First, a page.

[This post contains discussion of sexual trauma and mentions of harassment and assault.]
As recently as February of this year, my only ways of relating to my own sexuality were dissociation and panic. I mostly didn’t recognize the dissociation for what it was, but my sex drive was unnaturally low for me and my attraction to other people was shut off almost entirely. Masturbating was making me cry and freak out every time, so I wasn’t doing it much. I tried what felt like everything to make the crying stop. I touched myself different ways. I prepared distractions for just after orgasm, or even before. (Watching entirely nonsexual content was a welcome distraction when I was using my vibrator.) I talked to my therapist about the crying and my past sexual traumas and the attitudes about sexuality with which I was raised. I wrote. Nothing worked. The crying persisted.
I began writing what started as a zine but has evolved into a memoir about trauma, (a)sexuality, and sexual dysfunction, on the assumption that my relationship to these experiences would remain static and that the narrative would have an end but no true resolution.
Then my friend Sabine made a passing comment by Twitter message about reading smutty fanfiction, which opened a door for me and changed everything. I’d been reading smutty fanfic on and off for almost a decade, but I’d barely ever talked with anyone about it. I realized I had some very strong pent-up feelings about patterns in sexual fanfiction (for example, the lack of compelling writing about sex between women), and I poured those opinions out into the safe space Sabine provided. Over the course of several days, I opened up a little at a time, telling her about general dynamics I enjoyed reading about in fic, then about specific fics I recommended, and finally about some of my personal struggles with sexuality.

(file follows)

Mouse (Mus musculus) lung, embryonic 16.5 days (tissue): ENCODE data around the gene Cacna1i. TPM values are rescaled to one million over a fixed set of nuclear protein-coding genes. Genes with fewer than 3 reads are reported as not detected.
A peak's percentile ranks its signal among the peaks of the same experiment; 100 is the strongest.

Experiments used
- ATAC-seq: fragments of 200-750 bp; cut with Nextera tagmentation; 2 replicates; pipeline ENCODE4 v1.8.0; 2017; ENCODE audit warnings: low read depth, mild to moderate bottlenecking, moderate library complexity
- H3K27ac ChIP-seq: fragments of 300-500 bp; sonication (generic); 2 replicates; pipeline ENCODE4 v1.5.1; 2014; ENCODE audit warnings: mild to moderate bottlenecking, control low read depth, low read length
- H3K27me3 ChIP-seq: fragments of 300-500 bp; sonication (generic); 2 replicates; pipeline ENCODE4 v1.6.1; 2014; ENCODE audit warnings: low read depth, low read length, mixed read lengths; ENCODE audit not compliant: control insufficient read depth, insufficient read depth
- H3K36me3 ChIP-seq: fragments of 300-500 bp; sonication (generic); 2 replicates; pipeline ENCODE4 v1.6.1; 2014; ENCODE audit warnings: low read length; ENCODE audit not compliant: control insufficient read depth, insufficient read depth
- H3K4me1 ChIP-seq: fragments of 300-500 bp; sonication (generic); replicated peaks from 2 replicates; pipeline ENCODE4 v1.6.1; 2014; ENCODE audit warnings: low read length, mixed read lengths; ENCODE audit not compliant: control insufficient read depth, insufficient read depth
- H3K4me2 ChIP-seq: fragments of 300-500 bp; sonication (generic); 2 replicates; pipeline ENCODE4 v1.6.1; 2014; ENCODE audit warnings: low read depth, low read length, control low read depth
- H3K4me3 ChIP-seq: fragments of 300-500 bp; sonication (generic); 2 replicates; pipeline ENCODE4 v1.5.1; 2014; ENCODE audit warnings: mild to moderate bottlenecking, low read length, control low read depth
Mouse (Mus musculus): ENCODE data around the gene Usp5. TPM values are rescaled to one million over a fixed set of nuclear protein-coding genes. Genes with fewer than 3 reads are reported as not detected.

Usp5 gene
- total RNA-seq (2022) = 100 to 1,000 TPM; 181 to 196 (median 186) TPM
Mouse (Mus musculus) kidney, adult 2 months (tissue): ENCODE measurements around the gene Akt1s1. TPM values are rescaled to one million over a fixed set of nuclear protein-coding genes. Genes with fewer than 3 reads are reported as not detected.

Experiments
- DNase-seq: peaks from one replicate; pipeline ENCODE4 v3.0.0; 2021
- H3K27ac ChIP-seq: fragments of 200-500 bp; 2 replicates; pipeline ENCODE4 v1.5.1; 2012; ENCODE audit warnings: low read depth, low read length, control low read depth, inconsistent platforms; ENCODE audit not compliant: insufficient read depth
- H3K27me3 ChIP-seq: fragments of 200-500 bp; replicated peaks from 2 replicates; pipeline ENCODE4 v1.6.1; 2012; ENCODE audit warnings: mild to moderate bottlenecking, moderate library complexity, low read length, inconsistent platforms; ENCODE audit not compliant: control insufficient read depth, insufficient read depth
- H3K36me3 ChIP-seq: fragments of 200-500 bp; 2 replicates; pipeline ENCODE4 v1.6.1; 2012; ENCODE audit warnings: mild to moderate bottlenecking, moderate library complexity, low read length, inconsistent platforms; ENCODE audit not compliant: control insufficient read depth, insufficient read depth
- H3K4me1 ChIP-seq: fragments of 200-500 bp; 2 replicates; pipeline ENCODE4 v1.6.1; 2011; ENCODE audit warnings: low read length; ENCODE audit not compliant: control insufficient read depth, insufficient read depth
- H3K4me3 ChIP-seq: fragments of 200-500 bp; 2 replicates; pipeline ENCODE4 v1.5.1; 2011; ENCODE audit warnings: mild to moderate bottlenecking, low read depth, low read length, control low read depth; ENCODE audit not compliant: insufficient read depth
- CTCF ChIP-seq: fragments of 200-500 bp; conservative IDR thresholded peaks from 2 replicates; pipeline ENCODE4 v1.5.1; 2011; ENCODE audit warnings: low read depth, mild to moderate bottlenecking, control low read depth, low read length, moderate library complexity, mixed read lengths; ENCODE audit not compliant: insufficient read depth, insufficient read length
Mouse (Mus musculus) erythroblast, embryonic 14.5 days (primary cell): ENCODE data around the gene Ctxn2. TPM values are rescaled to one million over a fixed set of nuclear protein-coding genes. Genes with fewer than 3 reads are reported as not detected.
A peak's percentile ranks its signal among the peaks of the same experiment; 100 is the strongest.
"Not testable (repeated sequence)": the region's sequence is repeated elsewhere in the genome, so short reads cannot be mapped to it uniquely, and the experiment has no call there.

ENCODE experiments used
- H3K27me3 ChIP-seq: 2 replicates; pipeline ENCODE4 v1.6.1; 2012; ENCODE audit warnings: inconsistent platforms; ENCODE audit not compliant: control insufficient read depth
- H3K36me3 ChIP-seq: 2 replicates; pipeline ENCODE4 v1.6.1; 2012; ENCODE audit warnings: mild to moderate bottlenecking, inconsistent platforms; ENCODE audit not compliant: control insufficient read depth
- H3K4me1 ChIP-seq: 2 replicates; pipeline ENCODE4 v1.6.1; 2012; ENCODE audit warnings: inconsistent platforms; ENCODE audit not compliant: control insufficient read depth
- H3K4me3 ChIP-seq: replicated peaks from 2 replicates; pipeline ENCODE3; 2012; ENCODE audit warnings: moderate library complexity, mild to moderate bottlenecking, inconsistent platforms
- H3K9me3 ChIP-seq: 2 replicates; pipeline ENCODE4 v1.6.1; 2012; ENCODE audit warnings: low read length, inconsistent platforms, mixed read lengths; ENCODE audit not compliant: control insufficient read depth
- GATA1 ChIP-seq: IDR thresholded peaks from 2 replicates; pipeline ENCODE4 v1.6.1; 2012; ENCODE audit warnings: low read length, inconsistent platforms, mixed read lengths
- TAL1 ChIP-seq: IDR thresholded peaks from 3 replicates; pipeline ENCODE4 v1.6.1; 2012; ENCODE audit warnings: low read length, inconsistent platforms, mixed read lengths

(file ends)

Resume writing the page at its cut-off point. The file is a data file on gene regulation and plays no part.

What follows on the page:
In the beginning, I checked in obsessively and apologized constantly. I was torn between my significant trust in her and the fear that sooner or later, I would inevitably become Too Much and damage our relationship. But every time, she met my revelations with enthusiasm rather than rejection or hesitation, and every time, my sense of security deepened a little.
And with that, the bouts of crying and panic stopped decisively. After so much time and so many failed interventions, it felt too good to be true. But it’s lasted 4 months and counting, and it keeps getting better.
Masturbating became a lot more fun once I could be present in body and with my desires without fearing the aftermath. Over the couple of months after I healed my relationship with masturbation, sexual attraction and desire for other people returned in full force — fuller than ever, actually. For the first time in my life, I can say with confidence that I’m not currently anywhere on the asexual spectrum. For the first time in my life, I’m having casual sex and living my slutty dreams (which go surprisingly far back, considering I’d always been demisexual, at most, until recently). Some of the sex I’ve had has been hot and healing and affirming; some of it has been bad and just barely avoided overt violation; all of it has been a lot to adjust to and process.